COVID-19 testing ramps up in Montreal following more deaths

With 113 of Quebec’s 118 reported COVID-19 deaths on Tuesday being in Montreal, testing is being ramped up across the city.

In health centres, tents and buses around Montreal, people are being administered swabs wherever they are. The government says they’ve upped their daily testing capacity by 4,000 – from 6,000 to 10,000. 

Mobile testing sites are moving between neighbourhoods hardest hit, as the virus disproportionately affects lower-income, dense areas with many apartment blocks, making it difficult to isolate effectively. 

Despite testing being done faster than before, people being tested for the virus worry about asymptomatic vectors and think testing should be mandatory for everyone.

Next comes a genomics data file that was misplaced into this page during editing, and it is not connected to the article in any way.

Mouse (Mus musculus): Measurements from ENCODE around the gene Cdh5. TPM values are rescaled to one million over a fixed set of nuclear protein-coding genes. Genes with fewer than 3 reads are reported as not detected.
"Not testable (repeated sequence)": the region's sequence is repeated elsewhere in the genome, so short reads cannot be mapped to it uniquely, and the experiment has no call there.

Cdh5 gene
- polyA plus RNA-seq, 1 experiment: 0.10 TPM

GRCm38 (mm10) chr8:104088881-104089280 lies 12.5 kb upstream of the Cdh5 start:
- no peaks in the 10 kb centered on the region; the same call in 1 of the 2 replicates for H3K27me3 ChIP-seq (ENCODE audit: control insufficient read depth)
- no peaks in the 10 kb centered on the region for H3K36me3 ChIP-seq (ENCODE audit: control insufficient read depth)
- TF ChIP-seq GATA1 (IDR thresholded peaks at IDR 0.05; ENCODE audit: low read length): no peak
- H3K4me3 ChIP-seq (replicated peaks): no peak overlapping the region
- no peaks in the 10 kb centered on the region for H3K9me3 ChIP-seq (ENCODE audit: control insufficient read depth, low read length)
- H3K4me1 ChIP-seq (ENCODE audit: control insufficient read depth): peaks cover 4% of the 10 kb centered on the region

The government says they’re loosening up the rules as to who can get a COVID-19 test moving forward – anyone with even the mildest of symptoms is being encouraged to do so if they live in a hotspot. 

“Specific regions there’s going to be – if you think you’re in contact with a case but you’re asymptomatic, they’re going to be screened actually,” said Quebec Public Health Director Dr. Horacio Arruda. “That’s the new orientation in those hotspots.” 

Many people who have tested positive for COVID-19 in the hardest-hit neighbourhoods, like Montreal North, are health-care workers. 

“We have a higher proportion of health-care workers that were infected in those neighbourhoods and we think it may be one explanation why the virus has reintroduced in the community and is now being transmitted in the community,” said Montreal Public Health Director Dr. Mylène Drouin. 

On Wednedsay, the city will launch a website with up-to-date COVID-19 information, organized by neighbourhood, with resources for the public to consult. 

  Cases in Montreal by age and region
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